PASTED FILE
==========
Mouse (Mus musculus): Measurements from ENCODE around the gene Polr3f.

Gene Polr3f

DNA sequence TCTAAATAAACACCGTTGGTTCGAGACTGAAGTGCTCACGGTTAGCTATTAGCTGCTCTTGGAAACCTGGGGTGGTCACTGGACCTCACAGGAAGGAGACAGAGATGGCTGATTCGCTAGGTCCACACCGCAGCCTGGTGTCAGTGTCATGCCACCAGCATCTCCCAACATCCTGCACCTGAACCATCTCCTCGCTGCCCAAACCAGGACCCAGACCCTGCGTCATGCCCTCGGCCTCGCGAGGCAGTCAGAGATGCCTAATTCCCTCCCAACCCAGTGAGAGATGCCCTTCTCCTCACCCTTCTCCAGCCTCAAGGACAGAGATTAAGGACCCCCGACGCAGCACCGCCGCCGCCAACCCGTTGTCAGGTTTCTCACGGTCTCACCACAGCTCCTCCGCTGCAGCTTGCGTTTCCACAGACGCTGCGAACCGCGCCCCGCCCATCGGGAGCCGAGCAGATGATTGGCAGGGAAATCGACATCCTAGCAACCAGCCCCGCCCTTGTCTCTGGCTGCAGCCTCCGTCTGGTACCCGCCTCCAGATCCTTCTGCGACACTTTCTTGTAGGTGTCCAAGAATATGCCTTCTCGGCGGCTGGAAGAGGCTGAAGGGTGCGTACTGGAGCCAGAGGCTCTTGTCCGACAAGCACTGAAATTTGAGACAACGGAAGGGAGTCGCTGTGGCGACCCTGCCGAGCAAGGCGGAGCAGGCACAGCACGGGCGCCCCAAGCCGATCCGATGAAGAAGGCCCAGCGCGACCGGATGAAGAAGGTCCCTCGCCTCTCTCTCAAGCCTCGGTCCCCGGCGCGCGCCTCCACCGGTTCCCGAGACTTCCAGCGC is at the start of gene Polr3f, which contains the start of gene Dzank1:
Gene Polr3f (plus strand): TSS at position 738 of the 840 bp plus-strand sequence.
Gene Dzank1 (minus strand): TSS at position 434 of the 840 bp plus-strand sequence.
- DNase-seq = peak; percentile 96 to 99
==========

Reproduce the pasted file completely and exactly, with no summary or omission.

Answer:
Mouse (Mus musculus): Measurements from ENCODE around the gene Polr3f.

Gene Polr3f

DNA sequence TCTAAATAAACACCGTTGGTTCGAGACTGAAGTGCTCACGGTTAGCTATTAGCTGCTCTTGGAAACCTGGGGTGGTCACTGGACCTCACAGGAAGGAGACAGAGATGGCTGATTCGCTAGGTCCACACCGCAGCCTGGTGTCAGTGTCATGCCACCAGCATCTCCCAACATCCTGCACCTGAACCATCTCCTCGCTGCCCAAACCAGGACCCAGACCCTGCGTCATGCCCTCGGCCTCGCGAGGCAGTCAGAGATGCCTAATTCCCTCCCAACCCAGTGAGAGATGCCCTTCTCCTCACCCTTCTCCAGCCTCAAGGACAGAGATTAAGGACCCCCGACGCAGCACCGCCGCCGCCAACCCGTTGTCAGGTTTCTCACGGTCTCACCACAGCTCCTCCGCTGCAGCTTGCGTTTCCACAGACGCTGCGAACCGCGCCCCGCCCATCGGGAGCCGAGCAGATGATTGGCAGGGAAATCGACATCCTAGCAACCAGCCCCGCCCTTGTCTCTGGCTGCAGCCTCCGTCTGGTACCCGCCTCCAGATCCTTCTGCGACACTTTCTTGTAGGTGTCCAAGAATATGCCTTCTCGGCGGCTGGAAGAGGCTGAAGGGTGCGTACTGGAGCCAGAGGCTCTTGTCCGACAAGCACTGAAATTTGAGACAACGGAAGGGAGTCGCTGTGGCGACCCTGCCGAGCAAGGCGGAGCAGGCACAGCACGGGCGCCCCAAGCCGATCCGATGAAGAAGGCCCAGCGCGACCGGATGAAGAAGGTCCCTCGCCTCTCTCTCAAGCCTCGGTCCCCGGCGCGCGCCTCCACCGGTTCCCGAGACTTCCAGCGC is at the start of gene Polr3f, which contains the start of gene Dzank1:
Gene Polr3f (plus strand): TSS at position 738 of the 840 bp plus-strand sequence.
Gene Dzank1 (minus strand): TSS at position 434 of the 840 bp plus-strand sequence.
- DNase-seq = peak; percentile 96 to 99